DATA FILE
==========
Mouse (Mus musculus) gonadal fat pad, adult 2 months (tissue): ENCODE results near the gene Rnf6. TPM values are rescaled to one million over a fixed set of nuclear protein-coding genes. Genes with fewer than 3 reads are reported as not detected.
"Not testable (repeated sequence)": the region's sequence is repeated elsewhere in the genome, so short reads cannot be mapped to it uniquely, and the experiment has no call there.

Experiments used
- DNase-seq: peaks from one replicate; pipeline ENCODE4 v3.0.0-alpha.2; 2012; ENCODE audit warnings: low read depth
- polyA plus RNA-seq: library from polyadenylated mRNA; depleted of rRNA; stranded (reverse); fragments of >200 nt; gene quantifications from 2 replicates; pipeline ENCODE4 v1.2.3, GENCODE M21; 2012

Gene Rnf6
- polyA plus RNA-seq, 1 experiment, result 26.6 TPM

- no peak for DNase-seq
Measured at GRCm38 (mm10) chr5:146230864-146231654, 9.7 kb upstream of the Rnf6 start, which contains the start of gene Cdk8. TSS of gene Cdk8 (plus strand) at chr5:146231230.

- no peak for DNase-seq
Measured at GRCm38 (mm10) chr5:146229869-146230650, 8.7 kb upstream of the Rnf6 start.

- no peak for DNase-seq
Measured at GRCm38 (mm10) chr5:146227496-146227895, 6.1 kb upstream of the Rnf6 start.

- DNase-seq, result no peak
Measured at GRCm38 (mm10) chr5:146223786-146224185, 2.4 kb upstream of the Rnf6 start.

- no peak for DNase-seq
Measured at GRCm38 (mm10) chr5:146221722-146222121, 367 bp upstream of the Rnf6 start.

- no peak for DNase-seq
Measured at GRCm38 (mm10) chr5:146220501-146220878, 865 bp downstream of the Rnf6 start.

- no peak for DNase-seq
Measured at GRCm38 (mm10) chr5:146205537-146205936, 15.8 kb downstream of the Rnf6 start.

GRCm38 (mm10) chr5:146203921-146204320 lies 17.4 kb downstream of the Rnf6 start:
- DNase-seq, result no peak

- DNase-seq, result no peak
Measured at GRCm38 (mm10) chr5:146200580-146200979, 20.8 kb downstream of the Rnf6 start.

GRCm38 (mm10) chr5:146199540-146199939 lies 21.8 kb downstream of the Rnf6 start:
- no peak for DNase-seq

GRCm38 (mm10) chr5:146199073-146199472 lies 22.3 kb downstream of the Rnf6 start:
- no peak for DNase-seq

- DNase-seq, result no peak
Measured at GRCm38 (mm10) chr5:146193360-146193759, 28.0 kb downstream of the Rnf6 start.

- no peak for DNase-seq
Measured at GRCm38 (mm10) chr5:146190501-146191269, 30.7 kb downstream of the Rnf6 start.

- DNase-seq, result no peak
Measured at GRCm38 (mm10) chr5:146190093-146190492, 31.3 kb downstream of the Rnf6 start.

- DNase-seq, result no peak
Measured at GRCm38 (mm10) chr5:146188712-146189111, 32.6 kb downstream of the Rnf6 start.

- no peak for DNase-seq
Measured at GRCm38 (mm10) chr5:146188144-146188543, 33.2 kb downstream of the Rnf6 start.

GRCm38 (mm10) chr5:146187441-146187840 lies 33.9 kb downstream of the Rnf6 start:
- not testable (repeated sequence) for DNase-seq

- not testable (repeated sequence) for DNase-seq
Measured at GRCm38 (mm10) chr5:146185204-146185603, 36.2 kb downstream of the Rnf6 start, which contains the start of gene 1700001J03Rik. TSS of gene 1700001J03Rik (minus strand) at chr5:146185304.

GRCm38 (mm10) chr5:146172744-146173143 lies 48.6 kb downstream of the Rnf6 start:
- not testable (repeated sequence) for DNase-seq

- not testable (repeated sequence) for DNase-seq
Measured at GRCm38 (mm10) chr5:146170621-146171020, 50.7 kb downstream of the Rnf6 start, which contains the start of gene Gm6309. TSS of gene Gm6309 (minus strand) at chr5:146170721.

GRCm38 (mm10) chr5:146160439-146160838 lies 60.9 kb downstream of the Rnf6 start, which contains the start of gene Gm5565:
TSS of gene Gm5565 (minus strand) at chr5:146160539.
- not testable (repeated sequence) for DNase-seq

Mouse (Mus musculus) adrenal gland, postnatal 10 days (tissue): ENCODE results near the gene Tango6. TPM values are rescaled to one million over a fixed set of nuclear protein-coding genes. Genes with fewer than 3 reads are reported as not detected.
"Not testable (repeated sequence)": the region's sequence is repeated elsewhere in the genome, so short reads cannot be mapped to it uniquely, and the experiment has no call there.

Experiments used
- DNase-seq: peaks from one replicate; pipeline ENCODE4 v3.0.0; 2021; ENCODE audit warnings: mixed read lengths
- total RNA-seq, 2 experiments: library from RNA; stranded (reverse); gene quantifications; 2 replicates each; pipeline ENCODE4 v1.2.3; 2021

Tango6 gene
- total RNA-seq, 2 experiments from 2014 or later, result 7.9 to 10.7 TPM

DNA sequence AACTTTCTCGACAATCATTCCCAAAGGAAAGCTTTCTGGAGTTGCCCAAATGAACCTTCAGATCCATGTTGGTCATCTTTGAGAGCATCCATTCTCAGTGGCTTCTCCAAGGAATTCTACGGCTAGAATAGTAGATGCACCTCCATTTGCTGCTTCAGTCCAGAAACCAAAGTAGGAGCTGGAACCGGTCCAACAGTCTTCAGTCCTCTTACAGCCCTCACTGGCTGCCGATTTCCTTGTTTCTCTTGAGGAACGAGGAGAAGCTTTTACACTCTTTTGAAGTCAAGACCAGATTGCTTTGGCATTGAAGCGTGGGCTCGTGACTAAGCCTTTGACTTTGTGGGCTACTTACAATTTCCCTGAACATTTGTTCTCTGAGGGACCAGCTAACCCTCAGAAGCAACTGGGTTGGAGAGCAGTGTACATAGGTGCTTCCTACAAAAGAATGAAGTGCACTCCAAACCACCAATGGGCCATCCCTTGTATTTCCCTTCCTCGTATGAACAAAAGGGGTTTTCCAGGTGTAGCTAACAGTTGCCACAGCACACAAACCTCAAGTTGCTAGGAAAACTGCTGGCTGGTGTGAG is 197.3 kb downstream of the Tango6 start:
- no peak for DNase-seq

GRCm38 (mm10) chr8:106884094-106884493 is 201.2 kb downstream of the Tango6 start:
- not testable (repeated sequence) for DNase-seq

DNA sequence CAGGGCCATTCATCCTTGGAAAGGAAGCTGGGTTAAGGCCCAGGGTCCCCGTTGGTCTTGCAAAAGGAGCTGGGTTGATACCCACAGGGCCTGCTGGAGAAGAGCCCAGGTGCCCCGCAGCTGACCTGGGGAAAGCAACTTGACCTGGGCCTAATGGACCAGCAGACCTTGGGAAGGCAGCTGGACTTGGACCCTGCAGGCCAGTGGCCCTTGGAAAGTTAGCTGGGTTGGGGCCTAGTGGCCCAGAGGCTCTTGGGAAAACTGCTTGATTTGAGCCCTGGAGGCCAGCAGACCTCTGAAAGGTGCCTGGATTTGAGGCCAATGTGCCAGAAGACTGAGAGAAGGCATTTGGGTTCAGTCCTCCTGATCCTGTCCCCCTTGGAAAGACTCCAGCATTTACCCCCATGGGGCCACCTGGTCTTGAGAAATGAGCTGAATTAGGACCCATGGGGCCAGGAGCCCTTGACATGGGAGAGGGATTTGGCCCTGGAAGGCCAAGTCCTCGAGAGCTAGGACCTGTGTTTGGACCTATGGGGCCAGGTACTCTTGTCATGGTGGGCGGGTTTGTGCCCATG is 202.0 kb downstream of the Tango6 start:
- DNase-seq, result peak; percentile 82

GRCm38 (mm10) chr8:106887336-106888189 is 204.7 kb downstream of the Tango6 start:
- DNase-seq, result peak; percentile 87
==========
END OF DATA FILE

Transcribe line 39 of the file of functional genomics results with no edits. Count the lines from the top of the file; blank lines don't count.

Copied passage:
Measured at GRCm38 (mm10) chr5:146188144-146188543, 33.2 kb downstream of the Rnf6 start.